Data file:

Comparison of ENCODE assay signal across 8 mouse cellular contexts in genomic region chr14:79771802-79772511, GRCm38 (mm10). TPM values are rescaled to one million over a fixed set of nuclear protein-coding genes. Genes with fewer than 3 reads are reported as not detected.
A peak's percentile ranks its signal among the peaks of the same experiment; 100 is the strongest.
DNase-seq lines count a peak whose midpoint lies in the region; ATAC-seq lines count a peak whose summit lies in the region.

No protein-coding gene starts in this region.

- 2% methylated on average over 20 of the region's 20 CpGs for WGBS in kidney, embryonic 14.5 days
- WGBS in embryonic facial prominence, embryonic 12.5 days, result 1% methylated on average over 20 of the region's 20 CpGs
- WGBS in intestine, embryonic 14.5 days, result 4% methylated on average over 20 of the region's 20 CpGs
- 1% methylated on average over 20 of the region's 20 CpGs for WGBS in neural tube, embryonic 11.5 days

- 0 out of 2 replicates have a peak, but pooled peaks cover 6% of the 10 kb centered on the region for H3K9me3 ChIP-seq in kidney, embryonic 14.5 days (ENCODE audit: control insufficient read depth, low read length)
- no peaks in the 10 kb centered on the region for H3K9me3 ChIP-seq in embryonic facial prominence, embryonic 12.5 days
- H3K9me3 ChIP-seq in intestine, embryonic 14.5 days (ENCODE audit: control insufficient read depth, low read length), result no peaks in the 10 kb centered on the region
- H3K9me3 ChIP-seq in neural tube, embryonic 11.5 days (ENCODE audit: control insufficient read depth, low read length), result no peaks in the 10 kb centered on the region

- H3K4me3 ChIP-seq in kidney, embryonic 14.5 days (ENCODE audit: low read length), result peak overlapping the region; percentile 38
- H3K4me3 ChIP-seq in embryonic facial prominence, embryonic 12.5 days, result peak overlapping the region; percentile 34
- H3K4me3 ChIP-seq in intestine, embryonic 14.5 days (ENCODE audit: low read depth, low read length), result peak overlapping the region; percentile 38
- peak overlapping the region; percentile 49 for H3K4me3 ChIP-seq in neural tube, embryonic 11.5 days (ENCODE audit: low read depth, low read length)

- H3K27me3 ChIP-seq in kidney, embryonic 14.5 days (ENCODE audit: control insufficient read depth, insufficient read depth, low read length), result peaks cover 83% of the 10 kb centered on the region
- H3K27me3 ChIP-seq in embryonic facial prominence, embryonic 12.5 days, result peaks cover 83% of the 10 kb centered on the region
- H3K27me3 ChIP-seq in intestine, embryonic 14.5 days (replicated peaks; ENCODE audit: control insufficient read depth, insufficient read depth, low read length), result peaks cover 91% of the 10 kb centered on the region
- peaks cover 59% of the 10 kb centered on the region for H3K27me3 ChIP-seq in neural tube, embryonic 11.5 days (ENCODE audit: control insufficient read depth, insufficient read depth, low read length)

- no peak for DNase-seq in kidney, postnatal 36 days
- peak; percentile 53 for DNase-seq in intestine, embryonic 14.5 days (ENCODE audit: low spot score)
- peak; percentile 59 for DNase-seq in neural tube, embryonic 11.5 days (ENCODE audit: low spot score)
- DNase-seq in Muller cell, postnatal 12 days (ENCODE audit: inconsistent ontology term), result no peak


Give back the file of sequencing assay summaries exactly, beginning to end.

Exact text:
Comparison of ENCODE assay signal across 8 mouse cellular contexts in genomic region chr14:79771802-79772511, GRCm38 (mm10). TPM values are rescaled to one million over a fixed set of nuclear protein-coding genes. Genes with fewer than 3 reads are reported as not detected.
A peak's percentile ranks its signal among the peaks of the same experiment; 100 is the strongest.
DNase-seq lines count a peak whose midpoint lies in the region; ATAC-seq lines count a peak whose summit lies in the region.

No protein-coding gene starts in this region.

- 2% methylated on average over 20 of the region's 20 CpGs for WGBS in kidney, embryonic 14.5 days
- WGBS in embryonic facial prominence, embryonic 12.5 days, result 1% methylated on average over 20 of the region's 20 CpGs
- WGBS in intestine, embryonic 14.5 days, result 4% methylated on average over 20 of the region's 20 CpGs
- 1% methylated on average over 20 of the region's 20 CpGs for WGBS in neural tube, embryonic 11.5 days

- 0 out of 2 replicates have a peak, but pooled peaks cover 6% of the 10 kb centered on the region for H3K9me3 ChIP-seq in kidney, embryonic 14.5 days (ENCODE audit: control insufficient read depth, low read length)
- no peaks in the 10 kb centered on the region for H3K9me3 ChIP-seq in embryonic facial prominence, embryonic 12.5 days
- H3K9me3 ChIP-seq in intestine, embryonic 14.5 days (ENCODE audit: control insufficient read depth, low read length), result no peaks in the 10 kb centered on the region
- H3K9me3 ChIP-seq in neural tube, embryonic 11.5 days (ENCODE audit: control insufficient read depth, low read length), result no peaks in the 10 kb centered on the region

- H3K4me3 ChIP-seq in kidney, embryonic 14.5 days (ENCODE audit: low read length), result peak overlapping the region; percentile 38
- H3K4me3 ChIP-seq in embryonic facial prominence, embryonic 12.5 days, result peak overlapping the region; percentile 34
- H3K4me3 ChIP-seq in intestine, embryonic 14.5 days (ENCODE audit: low read depth, low read length), result peak overlapping the region; percentile 38
- peak overlapping the region; percentile 49 for H3K4me3 ChIP-seq in neural tube, embryonic 11.5 days (ENCODE audit: low read depth, low read length)

- H3K27me3 ChIP-seq in kidney, embryonic 14.5 days (ENCODE audit: control insufficient read depth, insufficient read depth, low read length), result peaks cover 83% of the 10 kb centered on the region
- H3K27me3 ChIP-seq in embryonic facial prominence, embryonic 12.5 days, result peaks cover 83% of the 10 kb centered on the region
- H3K27me3 ChIP-seq in intestine, embryonic 14.5 days (replicated peaks; ENCODE audit: control insufficient read depth, insufficient read depth, low read length), result peaks cover 91% of the 10 kb centered on the region
- peaks cover 59% of the 10 kb centered on the region for H3K27me3 ChIP-seq in neural tube, embryonic 11.5 days (ENCODE audit: control insufficient read depth, insufficient read depth, low read length)

- no peak for DNase-seq in kidney, postnatal 36 days
- peak; percentile 53 for DNase-seq in intestine, embryonic 14.5 days (ENCODE audit: low spot score)
- peak; percentile 59 for DNase-seq in neural tube, embryonic 11.5 days (ENCODE audit: low spot score)
- DNase-seq in Muller cell, postnatal 12 days (ENCODE audit: inconsistent ontology term), result no peak